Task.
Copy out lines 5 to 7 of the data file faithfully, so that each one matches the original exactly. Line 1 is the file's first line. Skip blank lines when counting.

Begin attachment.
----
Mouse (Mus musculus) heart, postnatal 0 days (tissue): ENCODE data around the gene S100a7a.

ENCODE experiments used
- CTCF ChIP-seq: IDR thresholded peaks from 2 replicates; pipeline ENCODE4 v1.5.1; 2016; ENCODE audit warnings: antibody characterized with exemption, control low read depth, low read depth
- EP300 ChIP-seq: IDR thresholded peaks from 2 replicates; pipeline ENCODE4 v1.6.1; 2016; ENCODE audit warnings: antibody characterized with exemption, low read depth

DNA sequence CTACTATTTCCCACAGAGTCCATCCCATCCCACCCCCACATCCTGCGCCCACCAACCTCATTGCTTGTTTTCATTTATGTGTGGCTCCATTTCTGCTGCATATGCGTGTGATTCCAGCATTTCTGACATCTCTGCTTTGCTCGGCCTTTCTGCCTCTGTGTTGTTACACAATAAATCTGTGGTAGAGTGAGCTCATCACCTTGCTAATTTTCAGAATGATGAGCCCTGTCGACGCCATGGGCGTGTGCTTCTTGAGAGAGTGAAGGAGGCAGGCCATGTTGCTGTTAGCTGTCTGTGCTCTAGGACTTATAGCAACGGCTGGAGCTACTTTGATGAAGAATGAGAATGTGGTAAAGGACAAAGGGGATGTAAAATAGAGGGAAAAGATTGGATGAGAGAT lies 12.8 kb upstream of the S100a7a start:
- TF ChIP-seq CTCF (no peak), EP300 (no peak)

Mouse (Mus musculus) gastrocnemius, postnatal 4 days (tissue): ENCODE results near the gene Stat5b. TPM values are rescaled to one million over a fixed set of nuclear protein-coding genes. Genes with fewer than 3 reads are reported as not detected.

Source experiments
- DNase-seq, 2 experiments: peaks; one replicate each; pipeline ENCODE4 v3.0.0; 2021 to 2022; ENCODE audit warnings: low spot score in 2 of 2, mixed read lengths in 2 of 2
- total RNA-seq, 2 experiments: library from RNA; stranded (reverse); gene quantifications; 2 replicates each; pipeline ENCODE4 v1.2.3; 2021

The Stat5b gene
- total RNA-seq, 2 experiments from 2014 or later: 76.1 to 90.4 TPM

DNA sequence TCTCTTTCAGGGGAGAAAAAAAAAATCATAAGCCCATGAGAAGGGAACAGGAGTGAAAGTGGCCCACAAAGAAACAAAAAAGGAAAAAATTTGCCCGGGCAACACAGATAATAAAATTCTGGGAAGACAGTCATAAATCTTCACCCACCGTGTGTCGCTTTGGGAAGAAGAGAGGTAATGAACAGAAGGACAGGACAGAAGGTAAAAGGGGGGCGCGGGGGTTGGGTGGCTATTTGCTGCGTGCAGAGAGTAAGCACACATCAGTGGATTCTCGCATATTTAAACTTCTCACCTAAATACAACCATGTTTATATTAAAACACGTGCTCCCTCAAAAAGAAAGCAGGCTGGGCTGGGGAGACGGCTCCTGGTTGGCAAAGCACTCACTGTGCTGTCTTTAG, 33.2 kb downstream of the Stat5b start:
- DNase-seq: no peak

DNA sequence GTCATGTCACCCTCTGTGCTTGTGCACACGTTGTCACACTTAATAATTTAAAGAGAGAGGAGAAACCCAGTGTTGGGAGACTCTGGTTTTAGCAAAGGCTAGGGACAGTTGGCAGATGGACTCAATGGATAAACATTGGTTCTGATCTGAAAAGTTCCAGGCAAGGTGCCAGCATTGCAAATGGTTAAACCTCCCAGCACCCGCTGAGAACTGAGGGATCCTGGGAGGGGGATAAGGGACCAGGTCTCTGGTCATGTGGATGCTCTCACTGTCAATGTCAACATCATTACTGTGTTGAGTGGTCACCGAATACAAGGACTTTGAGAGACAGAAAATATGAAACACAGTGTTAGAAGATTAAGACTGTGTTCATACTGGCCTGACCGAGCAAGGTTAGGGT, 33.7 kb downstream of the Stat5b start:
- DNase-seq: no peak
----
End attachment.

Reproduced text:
DNA sequence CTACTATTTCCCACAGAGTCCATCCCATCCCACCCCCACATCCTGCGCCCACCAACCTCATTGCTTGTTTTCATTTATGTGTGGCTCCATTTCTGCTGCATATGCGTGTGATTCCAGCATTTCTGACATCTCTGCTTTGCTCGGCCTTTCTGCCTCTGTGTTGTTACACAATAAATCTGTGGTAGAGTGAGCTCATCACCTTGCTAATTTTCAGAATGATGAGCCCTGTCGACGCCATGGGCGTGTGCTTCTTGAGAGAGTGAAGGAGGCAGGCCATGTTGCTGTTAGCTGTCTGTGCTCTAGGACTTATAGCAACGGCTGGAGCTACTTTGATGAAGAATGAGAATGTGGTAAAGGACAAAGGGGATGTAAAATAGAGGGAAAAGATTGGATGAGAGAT lies 12.8 kb upstream of the S100a7a start:
- TF ChIP-seq CTCF (no peak), EP300 (no peak)

Mouse (Mus musculus) gastrocnemius, postnatal 4 days (tissue): ENCODE results near the gene Stat5b. TPM values are rescaled to one million over a fixed set of nuclear protein-coding genes. Genes with fewer than 3 reads are reported as not detected.